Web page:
Posted on March 7, 2013 by Tony Welsh

Some of you may have noticed that the illustrations in this blog post were all based upon 1 million iterations, or trials. I did this to ensure that the histograms produced were nice and smooth, but this number is overkill for most practical purposes. However, it is essential to do a sufficient number of trials to get reliable results. This in turn means that the speed of your risk analysis software is critical, especially if you are dealing with a large network.

How many trials is sufficient depends upon what we want to know. Typically we want to know the probability of completing the project (or of achieving a particular milestone) by a certain date or for a certain cost. The reliability of such an estimate will depend upon the number of trials we do.

To establish how the number of trials affects the reliability of our estimates, first consider just one trial. There are only two possibilities – the date either will or won’t be met – so we can represent the result as a number which is either 1 (if we meet the date) or 0 (if we don’t). The distribution of such a binary value is known as the binomial distribution and it is fairly easy to show that the variance (the square of the standard deviation) of this value is p times (1-p).

Now consider doing a number of trials. Since variances are additive, the variance of the total of n trials is n times p times (1-p) and the standard deviation is the square root of this. Thus the standard deviation of our estimate is given by

Let us suppose that this estimate is 0.8. Then the above formula gives us the following errors for different values of n:

Trials Error
10 0.1265
100 0.0400
1000 0.0126
10000 0.0040

Of course we do not actually know the value of p. Fortunately the formula is not very sensitive to the exact value of p, so if n is not too small we can use an estimate of p. In the above example, if we did 100 trials and 72 of them met the date, our estimate of p would be 0.72 and the estimated value of our error would be would be 0.045.

For most purposes an error of around 0.01 should be acceptable, so between 1000 and 10,000 iterations should be enough. Note however that this will not guarantee nice smooth histograms of the sort obtained using 100,000 or more iterations.

Also note that if we turn the question around, so that instead of wanting to know the probability of meeting a particular date we want to know the date which we have an 80% chance of meeting, often called the “P80” point, the above does not help much. The standard error in the date depends upon the slope of the cumulative distribution function at that point. Full Monte does have an option to show a confidence interval around this curve. In the example below, it is set to 68% which corresponds approximately to one standard deviation each side of the estimate. (This example relates to cost, but it works the same for dates.) If this range is looked at in the vertical direction it agrees with the calculations above, but because the binomial points are interpolated one can also read off in the horizontal direction the error in our estimate of the P80 point. In the above case, the range of values is approximately + or – \$800, so we would expect the estimated P80 point to be between \$39,700 and \$41,300 68% of the time. As a check, I did the whole simulation 10 times and got values between \$39,250 and \$40,833. Nine of them were in the expected range, but note that this range is based just on our estimate of p.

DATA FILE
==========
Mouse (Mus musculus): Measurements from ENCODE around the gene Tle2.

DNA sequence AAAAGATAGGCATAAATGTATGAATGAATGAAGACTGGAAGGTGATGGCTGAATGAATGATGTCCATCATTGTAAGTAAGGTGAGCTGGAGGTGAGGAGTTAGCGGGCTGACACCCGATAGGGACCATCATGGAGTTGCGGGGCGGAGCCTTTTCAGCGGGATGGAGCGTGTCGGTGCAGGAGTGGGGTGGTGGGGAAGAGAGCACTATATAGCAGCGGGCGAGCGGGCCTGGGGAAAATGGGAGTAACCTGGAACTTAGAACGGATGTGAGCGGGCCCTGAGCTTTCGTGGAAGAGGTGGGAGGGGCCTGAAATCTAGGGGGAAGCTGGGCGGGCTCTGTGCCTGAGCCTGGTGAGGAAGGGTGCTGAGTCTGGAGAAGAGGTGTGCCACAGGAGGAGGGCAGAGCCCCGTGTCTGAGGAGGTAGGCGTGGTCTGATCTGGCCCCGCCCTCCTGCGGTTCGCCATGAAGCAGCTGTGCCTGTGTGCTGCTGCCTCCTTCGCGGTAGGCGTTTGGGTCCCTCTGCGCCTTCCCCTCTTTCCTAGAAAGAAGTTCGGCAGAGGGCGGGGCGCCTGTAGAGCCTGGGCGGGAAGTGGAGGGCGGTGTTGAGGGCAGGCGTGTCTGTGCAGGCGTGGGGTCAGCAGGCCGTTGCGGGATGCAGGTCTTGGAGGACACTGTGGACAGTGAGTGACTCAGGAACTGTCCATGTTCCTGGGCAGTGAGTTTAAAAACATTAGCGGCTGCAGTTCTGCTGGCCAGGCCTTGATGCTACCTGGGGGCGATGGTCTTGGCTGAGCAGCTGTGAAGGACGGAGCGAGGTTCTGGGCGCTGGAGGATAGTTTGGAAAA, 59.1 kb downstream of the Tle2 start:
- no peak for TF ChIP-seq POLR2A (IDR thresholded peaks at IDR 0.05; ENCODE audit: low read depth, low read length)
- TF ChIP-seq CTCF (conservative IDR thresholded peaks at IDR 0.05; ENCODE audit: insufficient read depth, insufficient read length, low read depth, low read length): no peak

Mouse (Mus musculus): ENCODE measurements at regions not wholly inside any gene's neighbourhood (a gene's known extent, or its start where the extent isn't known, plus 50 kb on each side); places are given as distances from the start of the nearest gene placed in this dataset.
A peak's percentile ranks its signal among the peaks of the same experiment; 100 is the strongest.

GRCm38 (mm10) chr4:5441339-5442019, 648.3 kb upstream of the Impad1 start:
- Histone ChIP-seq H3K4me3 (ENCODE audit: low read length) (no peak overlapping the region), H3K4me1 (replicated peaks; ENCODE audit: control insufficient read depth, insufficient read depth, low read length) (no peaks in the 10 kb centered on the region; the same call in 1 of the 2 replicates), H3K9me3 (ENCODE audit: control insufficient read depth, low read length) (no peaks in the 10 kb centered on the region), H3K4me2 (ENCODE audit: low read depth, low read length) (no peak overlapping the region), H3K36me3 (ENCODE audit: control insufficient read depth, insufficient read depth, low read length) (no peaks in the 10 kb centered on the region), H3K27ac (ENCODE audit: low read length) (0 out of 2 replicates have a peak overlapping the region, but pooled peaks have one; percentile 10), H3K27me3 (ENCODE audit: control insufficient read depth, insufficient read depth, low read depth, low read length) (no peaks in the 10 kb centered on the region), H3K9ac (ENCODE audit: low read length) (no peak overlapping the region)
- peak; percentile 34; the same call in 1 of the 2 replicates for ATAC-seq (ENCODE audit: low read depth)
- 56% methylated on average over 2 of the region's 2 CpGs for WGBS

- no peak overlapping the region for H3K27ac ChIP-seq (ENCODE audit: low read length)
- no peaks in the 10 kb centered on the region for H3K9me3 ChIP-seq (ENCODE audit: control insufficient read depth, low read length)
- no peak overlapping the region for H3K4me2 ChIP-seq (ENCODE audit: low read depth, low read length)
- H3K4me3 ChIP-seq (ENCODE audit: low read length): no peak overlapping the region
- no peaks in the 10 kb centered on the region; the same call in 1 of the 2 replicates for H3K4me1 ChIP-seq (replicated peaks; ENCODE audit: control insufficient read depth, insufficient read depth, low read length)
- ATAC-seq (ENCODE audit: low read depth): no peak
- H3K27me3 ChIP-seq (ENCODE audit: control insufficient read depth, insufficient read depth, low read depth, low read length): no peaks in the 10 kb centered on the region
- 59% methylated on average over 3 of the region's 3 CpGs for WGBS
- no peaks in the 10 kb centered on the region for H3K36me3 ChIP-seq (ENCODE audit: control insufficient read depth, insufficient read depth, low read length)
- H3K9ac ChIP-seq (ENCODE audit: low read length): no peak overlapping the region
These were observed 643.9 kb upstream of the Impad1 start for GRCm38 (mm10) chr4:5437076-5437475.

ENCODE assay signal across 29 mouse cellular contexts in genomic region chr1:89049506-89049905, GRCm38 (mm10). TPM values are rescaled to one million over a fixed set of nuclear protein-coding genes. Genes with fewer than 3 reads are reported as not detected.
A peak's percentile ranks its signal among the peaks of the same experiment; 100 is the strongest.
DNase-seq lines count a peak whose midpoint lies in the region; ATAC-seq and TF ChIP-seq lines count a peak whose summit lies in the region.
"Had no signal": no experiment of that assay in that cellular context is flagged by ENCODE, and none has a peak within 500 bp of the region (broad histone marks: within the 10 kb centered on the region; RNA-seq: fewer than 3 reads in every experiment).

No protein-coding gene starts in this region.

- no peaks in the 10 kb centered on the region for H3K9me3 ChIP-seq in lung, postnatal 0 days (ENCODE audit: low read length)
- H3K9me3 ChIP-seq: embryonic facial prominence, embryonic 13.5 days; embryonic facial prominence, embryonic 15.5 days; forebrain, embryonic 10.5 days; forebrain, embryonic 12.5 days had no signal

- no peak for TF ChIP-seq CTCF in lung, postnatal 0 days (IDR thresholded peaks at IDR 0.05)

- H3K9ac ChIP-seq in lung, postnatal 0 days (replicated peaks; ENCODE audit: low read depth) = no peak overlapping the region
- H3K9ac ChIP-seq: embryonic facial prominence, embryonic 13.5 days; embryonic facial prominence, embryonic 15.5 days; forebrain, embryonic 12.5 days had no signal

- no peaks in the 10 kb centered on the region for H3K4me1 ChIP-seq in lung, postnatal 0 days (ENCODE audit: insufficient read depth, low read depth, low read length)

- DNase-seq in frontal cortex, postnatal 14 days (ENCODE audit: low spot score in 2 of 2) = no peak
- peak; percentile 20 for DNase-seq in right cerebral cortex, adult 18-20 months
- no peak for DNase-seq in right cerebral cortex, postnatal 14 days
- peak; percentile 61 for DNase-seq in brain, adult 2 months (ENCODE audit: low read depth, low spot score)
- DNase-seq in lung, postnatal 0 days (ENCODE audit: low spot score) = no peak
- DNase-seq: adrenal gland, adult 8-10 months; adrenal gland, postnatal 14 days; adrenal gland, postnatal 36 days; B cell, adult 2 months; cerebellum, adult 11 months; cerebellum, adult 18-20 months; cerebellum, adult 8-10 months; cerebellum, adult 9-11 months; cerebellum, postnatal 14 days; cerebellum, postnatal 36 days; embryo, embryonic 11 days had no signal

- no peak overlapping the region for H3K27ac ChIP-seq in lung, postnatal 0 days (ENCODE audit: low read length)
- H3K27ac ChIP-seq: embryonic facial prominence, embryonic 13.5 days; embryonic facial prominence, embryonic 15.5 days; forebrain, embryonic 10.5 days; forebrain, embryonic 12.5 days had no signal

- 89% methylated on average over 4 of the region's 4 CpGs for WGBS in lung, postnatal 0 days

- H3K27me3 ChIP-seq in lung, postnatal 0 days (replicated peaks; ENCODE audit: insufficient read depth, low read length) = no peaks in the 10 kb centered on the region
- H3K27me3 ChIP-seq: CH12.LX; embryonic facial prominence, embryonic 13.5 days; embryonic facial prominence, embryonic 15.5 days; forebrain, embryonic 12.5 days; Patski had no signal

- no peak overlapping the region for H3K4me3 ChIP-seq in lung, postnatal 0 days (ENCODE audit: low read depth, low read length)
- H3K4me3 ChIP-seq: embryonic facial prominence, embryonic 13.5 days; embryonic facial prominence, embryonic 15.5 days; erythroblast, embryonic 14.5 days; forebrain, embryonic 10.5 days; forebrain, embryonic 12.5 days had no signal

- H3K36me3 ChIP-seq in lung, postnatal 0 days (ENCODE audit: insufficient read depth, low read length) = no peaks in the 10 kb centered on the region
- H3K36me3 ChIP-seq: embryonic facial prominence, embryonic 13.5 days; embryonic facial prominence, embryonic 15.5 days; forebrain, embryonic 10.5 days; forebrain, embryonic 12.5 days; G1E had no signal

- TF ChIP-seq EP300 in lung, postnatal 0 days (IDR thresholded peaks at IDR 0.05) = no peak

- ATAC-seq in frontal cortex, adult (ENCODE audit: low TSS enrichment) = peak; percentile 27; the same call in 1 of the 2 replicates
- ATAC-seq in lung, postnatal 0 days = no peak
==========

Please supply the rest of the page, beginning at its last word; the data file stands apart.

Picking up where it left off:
Whatever way you look at it, doing just 100 trials is not good enough. The picture changes considerably if we do 1000 iterations: Note that the histogram is much smoother, and the 68% confidence interval around the s-curve is much narrower. We also have a better estimate of the true P80 point, which is actually \$40,000. Doing 10,000 or even 100,000 trials would give us even greater confidence in our results, as well as producing smoother histograms.

So, back to the question of speed. The above indicates that we should probably do at least 10,000 trials. How long this takes will depend upon a number of factors, the most important being the number of tasks in the project network. The software also has a major impact. I will only speak for Full Monte, but clients have told us that it is 100 to 1000 times faster than competitors. (One client aborted a run using a rather expensive piece of software after 24 hours!)

The speed of the processor also matters of course and my tests were done on a moderately fast laptop with a 2.3GHz i5 processor. (This was state of the art when I bought it but is middle-of-the road now.) I did my tests on various numbers of trials on networks varying in size from 100 to over 10,000 tasks, and derived the following approximate formula: where S is the time in seconds, T1000 is the number of tasks in thousands, and N1000 is the number of trials in thousands.

So, for example, doing 1,000 trials on a 1,000-task network takes about 18.5 seconds, while doing 2,000 trials on the same network would take about 31 seconds. Note that there is a considerable overhead independent of the number of trials, which mitigates even more in favor of doing as many as you reasonably can. As they say, “your mileage may differ,” but this should be a good guide.